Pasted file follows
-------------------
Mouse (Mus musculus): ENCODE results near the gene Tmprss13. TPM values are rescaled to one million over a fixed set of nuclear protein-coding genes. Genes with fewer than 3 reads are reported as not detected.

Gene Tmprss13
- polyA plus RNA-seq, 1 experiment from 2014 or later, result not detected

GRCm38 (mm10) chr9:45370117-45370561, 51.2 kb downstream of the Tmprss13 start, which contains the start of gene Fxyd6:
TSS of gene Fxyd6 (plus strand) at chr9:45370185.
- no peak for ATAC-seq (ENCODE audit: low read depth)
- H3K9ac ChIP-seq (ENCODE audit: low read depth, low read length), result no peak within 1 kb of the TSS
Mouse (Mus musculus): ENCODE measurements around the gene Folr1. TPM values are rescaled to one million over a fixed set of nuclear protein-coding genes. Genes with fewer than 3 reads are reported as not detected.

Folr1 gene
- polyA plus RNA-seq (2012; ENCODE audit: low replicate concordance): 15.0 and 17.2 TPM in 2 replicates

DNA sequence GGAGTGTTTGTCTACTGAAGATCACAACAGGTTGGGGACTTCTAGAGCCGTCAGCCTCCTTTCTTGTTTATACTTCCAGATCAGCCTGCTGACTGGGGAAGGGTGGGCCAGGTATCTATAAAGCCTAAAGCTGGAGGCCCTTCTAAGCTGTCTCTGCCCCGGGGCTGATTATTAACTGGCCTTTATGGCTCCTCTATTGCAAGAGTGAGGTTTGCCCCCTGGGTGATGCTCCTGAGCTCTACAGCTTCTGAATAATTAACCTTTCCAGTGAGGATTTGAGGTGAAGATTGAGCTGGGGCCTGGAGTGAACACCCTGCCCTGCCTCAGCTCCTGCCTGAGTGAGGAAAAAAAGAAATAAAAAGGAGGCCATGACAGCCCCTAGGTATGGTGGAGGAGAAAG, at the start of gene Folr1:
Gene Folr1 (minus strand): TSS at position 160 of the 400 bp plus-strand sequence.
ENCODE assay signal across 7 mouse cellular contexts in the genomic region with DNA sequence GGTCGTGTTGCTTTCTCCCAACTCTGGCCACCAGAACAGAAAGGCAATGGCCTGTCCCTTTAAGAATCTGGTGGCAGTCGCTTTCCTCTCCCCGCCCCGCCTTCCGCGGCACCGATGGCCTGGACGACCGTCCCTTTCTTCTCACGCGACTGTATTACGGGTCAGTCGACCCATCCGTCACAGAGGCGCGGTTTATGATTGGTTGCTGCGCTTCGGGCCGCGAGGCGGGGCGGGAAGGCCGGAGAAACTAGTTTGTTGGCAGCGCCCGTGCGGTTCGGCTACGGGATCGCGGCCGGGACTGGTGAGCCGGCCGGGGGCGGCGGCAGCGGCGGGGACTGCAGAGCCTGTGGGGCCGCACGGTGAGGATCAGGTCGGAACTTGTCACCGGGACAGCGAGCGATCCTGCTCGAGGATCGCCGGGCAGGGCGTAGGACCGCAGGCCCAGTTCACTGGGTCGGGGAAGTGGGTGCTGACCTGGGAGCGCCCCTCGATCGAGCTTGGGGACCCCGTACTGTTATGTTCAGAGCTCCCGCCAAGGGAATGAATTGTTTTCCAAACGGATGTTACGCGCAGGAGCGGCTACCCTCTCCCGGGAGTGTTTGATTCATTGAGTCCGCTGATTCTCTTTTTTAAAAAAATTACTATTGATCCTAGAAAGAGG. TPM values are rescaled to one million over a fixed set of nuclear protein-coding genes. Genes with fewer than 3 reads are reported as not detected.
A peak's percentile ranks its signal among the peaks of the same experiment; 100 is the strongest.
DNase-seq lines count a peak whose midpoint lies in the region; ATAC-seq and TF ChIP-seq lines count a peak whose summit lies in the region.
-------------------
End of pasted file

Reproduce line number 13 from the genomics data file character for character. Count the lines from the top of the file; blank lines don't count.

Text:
ENCODE assay signal across 7 mouse cellular contexts in the genomic region with DNA sequence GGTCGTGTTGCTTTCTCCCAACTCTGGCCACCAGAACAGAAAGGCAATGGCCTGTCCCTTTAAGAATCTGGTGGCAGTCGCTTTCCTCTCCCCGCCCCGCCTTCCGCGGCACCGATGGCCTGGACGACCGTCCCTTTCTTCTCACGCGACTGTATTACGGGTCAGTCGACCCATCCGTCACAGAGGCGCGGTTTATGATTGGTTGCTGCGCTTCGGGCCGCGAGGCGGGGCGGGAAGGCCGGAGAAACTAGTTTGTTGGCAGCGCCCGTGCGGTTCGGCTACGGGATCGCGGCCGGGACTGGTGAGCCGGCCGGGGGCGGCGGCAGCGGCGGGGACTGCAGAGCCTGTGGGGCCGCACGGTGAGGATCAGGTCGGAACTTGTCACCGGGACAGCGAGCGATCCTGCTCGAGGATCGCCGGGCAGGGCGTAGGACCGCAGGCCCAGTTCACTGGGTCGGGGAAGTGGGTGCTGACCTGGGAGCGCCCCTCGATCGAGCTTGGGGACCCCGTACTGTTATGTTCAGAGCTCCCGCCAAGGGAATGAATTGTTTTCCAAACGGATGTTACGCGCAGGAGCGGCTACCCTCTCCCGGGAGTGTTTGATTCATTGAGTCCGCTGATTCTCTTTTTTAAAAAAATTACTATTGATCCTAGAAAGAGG. TPM values are rescaled to one million over a fixed set of nuclear protein-coding genes. Genes with fewer than 3 reads are reported as not detected.